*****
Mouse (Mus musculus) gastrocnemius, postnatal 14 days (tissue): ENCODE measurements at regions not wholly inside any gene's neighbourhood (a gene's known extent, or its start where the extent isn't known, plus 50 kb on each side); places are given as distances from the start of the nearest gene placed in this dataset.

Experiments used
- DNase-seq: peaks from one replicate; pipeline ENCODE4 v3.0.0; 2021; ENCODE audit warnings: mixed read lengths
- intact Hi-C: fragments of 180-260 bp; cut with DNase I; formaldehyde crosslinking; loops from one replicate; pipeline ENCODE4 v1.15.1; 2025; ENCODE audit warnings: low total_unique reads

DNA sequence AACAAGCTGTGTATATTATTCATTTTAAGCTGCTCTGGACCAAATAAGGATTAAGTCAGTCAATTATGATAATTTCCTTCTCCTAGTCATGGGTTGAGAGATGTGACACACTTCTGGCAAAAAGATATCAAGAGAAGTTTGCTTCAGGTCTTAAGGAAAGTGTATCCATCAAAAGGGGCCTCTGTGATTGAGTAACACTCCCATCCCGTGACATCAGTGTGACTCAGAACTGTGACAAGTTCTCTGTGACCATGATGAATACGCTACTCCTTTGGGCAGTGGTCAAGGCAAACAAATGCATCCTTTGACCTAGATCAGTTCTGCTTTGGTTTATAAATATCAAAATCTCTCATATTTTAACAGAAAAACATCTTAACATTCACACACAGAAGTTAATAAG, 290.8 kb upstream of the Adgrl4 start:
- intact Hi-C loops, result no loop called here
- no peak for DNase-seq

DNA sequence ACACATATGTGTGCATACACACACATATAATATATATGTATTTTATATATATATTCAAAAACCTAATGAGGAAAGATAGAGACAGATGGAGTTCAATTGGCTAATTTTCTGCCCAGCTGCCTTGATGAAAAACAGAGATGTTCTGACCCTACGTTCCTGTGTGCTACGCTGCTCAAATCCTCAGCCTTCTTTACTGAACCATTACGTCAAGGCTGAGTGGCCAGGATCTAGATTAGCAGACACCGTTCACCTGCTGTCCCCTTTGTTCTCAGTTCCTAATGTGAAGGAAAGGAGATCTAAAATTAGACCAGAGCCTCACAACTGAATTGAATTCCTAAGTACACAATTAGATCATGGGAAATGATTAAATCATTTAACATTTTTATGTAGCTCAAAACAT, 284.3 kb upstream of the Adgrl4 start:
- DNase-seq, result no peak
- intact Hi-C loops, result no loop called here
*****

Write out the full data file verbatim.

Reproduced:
Mouse (Mus musculus) gastrocnemius, postnatal 14 days (tissue): ENCODE measurements at regions not wholly inside any gene's neighbourhood (a gene's known extent, or its start where the extent isn't known, plus 50 kb on each side); places are given as distances from the start of the nearest gene placed in this dataset.

Experiments used
- DNase-seq: peaks from one replicate; pipeline ENCODE4 v3.0.0; 2021; ENCODE audit warnings: mixed read lengths
- intact Hi-C: fragments of 180-260 bp; cut with DNase I; formaldehyde crosslinking; loops from one replicate; pipeline ENCODE4 v1.15.1; 2025; ENCODE audit warnings: low total_unique reads

DNA sequence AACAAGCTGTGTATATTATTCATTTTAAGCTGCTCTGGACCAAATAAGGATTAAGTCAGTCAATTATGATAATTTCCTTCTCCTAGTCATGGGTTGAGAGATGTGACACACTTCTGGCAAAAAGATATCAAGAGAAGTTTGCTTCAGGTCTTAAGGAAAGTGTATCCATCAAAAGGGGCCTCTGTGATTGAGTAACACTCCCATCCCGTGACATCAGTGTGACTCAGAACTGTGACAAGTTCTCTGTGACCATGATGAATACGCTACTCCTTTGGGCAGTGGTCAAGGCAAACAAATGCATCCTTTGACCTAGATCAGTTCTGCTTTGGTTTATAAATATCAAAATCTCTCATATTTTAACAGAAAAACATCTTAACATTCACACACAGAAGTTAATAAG, 290.8 kb upstream of the Adgrl4 start:
- intact Hi-C loops, result no loop called here
- no peak for DNase-seq

DNA sequence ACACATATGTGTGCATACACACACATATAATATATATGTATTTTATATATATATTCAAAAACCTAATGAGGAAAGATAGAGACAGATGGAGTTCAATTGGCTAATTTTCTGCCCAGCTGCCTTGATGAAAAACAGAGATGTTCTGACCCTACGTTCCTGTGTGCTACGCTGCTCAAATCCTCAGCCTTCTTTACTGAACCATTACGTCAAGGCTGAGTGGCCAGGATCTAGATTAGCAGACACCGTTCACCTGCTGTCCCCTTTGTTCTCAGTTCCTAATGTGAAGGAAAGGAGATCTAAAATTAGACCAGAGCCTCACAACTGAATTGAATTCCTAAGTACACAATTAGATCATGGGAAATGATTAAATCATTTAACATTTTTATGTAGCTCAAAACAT, 284.3 kb upstream of the Adgrl4 start:
- DNase-seq, result no peak
- intact Hi-C loops, result no loop called here